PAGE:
What is the strange allure of these home improvement shows? HGTV is my “default” TV station now. It’s what I put on when I’m cooking dinner, want something playing in the background, or have half an hour to relax. I’m not much of a handyman, and have no plans to move any time soon, but I keep watching shows about people fixing and buying houses, and I’m not the only one.
Maybe it’s the self-made elbow-grease appeal of these reality-show stars. Nicole Curtis would be inspiring in any era, but in these no-can-do twilight years of Hospice America, she’s a super-hero. All these shows are full of people busting hump, taking a lot of guff from the homeowners and buyers they work for, and ultimately reaping the rewards of a job well done. Are we growing… nostalgic for a culture in which that kind of story is not only celebrated, but expected as the norm?
Judge me on my work. If we were in the market for a backup national motto, we could do a lot worse. If we fully embraced that as our creed, 80 percent of our social problems would vanish almost overnight. I keep saying voluntary employment is not only the most powerful force for “assimilation” – not just for those who immigrate to America, but those who are born here – but it might just be the only one that really works. Judge me by my work, and you are showing the full measure of respect for my freedom and dignity. Judge me by my work, and what is left of racism or sexism but a puff of foul air?
I wrote at length about my reservations with minimum wage increases yesterday, and received numerous responses along the lines of, “What’s wrong with sacrificing 500,000 or a million lousy jobs, if the average national income bumps up X number of dollars?” Obamanomics – which, as anyone who hasn’t been in an ideological coma for the past five years has noticed, is always wrong – stipulates that all that extra income will be spent, causing jobs to appear, which will erase the short-term job losses. Even if that doesn’t happen, why not choose a smaller workforce with better pay over a larger workforce with too many people who slave away for peanuts?
I can’t begin to describe how wrong-headed, indeed monstrous, that line of thinking is. Once again, we must ask: why not kick the minimum wage up to $50 an hour, at which point just about everyone would indeed get a raise? We’d lose 10 million jobs or whatever, but all that sweet new mandated income would swiftly be spent, and most of the jobs would come back. As for those who remain frozen out of the shrunken workforce, well, we’ll have more income to tax for welfare benefits. They’ll be free from “job lock” for a lifetime, and all the jobs left will be “good” jobs.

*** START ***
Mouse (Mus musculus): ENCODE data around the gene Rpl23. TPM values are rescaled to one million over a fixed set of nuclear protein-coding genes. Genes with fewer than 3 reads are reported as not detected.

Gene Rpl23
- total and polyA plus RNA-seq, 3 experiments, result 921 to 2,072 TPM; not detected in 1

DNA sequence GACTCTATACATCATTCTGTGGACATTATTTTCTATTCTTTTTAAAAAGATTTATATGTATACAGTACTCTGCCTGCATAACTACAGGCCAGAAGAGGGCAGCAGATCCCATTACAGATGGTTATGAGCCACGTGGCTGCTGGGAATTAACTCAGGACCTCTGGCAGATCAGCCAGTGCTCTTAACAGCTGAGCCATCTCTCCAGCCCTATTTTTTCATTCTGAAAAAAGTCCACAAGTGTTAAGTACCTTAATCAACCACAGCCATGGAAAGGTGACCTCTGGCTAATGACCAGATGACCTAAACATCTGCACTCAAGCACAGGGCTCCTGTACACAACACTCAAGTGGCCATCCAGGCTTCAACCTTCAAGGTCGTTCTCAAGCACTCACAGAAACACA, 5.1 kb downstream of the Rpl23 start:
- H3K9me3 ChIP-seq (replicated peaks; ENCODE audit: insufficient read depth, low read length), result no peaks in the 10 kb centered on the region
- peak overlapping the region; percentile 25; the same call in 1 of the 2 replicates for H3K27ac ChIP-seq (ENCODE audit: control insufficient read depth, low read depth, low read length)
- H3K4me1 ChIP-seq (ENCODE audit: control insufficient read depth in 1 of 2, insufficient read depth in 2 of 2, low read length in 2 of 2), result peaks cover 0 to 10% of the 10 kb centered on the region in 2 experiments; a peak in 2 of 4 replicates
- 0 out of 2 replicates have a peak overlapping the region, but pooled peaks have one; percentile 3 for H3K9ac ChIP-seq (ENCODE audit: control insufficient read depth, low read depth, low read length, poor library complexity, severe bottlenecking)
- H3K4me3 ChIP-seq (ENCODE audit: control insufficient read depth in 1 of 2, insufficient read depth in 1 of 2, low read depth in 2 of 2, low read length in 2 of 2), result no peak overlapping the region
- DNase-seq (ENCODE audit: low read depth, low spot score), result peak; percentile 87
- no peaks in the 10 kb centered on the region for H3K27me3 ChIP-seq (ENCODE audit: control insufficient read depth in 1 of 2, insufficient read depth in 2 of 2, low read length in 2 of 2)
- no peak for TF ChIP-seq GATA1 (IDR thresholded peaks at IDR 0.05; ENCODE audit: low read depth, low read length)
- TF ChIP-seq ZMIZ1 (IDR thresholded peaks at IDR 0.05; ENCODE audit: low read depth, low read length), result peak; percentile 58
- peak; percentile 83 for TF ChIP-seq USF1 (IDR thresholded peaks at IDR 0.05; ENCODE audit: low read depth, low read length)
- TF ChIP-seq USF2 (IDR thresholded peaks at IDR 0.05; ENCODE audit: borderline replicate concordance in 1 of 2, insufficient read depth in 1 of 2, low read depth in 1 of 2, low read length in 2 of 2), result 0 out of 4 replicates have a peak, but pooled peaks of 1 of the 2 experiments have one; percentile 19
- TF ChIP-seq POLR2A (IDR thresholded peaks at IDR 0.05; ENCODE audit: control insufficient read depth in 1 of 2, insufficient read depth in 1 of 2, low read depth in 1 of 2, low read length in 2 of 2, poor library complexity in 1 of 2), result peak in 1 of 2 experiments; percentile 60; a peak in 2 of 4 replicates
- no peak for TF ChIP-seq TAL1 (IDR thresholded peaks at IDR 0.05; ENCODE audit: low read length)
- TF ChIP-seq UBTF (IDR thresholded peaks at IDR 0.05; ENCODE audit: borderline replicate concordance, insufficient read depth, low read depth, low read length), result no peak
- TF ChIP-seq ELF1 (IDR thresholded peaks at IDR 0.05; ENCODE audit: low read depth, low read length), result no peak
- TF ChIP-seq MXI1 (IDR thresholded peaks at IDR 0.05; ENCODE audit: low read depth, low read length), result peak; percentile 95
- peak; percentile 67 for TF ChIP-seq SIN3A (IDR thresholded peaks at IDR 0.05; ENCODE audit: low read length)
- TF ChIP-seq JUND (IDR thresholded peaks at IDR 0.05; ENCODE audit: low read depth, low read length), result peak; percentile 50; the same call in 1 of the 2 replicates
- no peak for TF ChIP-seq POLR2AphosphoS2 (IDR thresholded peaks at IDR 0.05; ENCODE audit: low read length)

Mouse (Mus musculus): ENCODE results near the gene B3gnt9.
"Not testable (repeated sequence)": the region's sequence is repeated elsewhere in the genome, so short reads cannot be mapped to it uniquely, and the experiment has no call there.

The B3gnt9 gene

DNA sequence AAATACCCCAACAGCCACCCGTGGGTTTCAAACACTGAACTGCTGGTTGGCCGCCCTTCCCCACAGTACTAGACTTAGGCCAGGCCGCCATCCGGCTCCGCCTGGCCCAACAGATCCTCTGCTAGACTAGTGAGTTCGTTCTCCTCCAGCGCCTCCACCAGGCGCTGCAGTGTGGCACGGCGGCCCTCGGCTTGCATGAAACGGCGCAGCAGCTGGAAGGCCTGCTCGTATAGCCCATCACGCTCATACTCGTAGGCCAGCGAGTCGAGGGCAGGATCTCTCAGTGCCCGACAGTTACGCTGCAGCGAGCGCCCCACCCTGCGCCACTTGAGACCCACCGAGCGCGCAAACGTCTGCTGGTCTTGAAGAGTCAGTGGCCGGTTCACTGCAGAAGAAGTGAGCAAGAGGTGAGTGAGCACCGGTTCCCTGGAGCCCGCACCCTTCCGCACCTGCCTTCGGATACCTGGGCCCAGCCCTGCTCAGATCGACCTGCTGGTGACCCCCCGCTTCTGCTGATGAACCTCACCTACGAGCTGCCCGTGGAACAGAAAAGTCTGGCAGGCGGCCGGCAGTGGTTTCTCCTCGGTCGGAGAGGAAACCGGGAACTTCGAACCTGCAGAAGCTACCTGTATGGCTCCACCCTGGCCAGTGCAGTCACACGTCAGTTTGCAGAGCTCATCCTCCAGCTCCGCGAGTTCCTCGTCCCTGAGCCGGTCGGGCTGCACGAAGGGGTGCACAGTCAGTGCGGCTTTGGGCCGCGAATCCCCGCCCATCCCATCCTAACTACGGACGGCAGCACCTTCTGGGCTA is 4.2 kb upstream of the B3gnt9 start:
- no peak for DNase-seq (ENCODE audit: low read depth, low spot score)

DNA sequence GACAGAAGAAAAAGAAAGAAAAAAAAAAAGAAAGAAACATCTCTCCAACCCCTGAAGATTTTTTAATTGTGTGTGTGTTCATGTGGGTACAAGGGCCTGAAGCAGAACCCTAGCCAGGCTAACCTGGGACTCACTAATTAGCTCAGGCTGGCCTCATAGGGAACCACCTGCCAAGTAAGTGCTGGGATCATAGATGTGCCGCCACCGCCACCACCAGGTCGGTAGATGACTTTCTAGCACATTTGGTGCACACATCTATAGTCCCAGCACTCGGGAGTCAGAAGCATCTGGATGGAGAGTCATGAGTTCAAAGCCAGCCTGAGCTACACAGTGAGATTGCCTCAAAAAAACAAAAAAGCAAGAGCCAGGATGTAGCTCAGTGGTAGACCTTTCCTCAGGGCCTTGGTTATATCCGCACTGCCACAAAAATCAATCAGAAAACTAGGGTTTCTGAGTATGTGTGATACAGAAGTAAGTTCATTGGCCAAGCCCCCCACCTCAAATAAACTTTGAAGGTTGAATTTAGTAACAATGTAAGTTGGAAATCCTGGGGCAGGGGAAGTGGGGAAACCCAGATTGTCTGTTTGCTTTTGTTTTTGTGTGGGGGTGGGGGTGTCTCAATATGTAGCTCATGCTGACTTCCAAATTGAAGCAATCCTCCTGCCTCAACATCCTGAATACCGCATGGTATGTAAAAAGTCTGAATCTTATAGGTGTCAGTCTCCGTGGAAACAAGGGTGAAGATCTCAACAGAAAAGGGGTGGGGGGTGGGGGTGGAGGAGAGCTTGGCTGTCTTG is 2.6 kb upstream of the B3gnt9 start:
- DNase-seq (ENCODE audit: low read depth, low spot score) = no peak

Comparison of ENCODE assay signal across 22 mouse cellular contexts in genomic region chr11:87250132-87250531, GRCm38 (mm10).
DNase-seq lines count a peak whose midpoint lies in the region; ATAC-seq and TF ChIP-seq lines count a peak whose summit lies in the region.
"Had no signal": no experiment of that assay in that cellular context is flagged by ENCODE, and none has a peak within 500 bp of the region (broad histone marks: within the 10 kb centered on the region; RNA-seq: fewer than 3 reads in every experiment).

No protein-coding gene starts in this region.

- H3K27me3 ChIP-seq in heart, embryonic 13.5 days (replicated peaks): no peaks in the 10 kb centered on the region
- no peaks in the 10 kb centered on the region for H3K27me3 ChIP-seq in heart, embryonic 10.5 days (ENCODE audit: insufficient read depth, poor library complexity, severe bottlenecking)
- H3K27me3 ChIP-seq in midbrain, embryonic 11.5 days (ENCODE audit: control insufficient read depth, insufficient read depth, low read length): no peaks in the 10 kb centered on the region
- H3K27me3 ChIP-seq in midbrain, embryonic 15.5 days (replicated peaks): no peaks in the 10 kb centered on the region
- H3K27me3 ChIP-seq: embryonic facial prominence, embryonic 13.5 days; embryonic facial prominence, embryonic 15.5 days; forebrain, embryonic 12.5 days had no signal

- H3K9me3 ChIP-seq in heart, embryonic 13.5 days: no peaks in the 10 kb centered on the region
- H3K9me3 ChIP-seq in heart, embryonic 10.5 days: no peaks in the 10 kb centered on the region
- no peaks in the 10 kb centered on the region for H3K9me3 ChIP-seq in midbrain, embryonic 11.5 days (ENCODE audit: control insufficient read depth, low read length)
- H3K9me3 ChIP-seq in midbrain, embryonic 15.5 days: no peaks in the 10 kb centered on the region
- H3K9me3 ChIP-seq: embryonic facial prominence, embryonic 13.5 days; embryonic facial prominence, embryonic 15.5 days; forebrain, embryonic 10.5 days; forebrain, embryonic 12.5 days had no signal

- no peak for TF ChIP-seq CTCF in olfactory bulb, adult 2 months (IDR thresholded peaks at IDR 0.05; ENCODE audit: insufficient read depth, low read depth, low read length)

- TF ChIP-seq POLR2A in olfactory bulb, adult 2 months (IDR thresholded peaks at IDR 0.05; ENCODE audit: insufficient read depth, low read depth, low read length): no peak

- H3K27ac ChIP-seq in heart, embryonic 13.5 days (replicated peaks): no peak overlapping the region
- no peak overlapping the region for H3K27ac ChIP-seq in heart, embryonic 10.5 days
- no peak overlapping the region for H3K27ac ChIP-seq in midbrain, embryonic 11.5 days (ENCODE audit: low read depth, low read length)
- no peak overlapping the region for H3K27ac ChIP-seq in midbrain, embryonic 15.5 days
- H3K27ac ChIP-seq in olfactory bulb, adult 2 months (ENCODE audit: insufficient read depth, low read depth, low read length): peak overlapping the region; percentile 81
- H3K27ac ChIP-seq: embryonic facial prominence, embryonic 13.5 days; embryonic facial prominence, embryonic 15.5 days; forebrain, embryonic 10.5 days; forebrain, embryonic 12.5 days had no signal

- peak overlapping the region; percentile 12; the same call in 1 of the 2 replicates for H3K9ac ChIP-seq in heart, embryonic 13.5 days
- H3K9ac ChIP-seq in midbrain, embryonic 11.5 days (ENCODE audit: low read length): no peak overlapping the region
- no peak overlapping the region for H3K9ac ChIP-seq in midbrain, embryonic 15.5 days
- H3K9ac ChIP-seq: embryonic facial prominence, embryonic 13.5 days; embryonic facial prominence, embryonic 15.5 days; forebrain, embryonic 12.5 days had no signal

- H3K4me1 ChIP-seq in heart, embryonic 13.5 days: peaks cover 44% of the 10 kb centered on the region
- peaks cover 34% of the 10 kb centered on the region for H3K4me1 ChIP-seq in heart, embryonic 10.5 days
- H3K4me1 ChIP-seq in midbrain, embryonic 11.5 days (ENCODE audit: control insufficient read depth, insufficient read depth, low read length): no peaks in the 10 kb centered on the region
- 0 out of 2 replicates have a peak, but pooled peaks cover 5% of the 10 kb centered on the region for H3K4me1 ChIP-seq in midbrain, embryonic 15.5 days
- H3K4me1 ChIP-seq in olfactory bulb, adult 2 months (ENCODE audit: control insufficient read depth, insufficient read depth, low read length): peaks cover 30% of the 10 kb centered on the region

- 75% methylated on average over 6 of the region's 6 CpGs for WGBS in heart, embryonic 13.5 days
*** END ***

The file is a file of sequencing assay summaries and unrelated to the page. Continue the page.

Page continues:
What maddening folly, and how perilous are these days when a people weakened by years of Obamanomics might be willing to swallow more of the poison as a cure. Remember the days when liberals almost universally described safety-net programs as extremely temporary measures, intended to tide people over between job opportunities? That’s out of style. Now they’re trying to spin a permanently dwindling workforce, filled with people who are effectively locked out employment for years, as a good thing. Make it a million smaller and give all the low-income folks another three bucks an hour! Happy days will be here again!
What we really need are more chances. That’s what a larger workforce means, even if it comes at the expense of lower minimum wages. I was unemployed for the better part of a year once, in my early twenties, and it drove me mad, even though there was food on the table. I spent my waking hours searching for someone who would take a chance on me by giving me a job, and eventually found one. I wanted nothing more than the chance to prove I was worth the opening wage, followed by the chance to prove I was worth more.
Who are these people to sit in judgment over us and say no, these millions don’t need a chance, they just need subsidized housing and government cheese? These millions can live on the dole until something falls in their laps. What an insult to the dignity of the American people, and what a foolishly unsustainable way to model an economy. The fading clients of a dying Hospice America won’t be launching many home-rehab projects, building mighty works, creating better lives for their families, or seeking partners for the pursuit of opportunity. And you most certainly will not be permitted to judge them by their work.